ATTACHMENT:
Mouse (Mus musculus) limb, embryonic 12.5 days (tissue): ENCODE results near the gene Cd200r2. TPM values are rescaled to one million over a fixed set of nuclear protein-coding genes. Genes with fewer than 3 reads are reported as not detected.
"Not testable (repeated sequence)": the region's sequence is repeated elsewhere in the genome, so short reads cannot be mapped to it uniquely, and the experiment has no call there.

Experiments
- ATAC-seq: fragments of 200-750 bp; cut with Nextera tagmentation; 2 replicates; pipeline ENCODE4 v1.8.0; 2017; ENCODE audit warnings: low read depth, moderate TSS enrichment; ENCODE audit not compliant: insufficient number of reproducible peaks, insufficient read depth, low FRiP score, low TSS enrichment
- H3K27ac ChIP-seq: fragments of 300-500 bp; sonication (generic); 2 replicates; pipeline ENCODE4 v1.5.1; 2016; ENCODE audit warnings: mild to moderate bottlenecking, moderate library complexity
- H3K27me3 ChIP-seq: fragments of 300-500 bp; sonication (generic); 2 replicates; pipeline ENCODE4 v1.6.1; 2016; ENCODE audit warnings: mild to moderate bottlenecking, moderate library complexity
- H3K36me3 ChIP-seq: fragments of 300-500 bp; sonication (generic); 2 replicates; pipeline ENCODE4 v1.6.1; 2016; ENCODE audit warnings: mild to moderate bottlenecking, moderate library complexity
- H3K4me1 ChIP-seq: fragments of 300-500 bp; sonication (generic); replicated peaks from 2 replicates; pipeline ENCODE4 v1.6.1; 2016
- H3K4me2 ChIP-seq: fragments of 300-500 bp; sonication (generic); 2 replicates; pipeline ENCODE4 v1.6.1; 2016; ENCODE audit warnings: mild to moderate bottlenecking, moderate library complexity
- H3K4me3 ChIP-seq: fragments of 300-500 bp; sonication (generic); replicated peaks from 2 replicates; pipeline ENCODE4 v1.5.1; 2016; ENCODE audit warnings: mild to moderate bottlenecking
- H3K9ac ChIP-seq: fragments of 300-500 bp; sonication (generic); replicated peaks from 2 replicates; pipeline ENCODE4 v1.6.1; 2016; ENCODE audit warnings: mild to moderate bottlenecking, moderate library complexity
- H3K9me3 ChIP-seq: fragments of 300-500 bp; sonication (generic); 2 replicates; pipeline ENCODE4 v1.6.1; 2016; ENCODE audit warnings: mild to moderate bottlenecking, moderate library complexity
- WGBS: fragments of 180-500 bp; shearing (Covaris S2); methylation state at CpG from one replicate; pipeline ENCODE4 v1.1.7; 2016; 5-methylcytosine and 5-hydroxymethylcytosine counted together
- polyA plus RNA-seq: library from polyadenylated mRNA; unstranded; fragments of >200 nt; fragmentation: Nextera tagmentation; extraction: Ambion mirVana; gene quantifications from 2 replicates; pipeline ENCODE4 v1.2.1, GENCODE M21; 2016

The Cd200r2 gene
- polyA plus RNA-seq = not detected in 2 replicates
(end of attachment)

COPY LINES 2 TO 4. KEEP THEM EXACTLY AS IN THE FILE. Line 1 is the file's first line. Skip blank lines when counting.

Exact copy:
"Not testable (repeated sequence)": the region's sequence is repeated elsewhere in the genome, so short reads cannot be mapped to it uniquely, and the experiment has no call there.

Experiments
- ATAC-seq: fragments of 200-750 bp; cut with Nextera tagmentation; 2 replicates; pipeline ENCODE4 v1.8.0; 2017; ENCODE audit warnings: low read depth, moderate TSS enrichment; ENCODE audit not compliant: insufficient number of reproducible peaks, insufficient read depth, low FRiP score, low TSS enrichment